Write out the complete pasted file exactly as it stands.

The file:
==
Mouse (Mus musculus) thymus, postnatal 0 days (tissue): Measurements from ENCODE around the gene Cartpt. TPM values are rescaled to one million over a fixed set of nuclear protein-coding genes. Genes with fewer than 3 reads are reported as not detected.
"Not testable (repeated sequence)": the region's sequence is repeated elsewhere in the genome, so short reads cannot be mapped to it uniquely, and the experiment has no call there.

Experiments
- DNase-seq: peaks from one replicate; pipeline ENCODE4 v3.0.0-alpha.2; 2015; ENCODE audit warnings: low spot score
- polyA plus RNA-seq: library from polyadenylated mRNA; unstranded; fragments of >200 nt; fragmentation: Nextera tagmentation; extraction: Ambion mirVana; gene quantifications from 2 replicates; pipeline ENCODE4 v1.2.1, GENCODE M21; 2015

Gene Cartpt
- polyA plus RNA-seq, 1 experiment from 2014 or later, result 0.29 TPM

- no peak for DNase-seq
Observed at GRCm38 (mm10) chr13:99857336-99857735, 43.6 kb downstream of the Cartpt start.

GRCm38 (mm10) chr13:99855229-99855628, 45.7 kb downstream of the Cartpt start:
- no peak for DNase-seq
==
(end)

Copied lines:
Mouse (Mus musculus) thymus, postnatal 0 days (tissue): Measurements from ENCODE around the gene Cartpt. TPM values are rescaled to one million over a fixed set of nuclear protein-coding genes. Genes with fewer than 3 reads are reported as not detected.
"Not testable (repeated sequence)": the region's sequence is repeated elsewhere in the genome, so short reads cannot be mapped to it uniquely, and the experiment has no call there.

Experiments
- DNase-seq: peaks from one replicate; pipeline ENCODE4 v3.0.0-alpha.2; 2015; ENCODE audit warnings: low spot score
- polyA plus RNA-seq: library from polyadenylated mRNA; unstranded; fragments of >200 nt; fragmentation: Nextera tagmentation; extraction: Ambion mirVana; gene quantifications from 2 replicates; pipeline ENCODE4 v1.2.1, GENCODE M21; 2015

Gene Cartpt
- polyA plus RNA-seq, 1 experiment from 2014 or later, result 0.29 TPM

- no peak for DNase-seq
Observed at GRCm38 (mm10) chr13:99857336-99857735, 43.6 kb downstream of the Cartpt start.

GRCm38 (mm10) chr13:99855229-99855628, 45.7 kb downstream of the Cartpt start:
- no peak for DNase-seq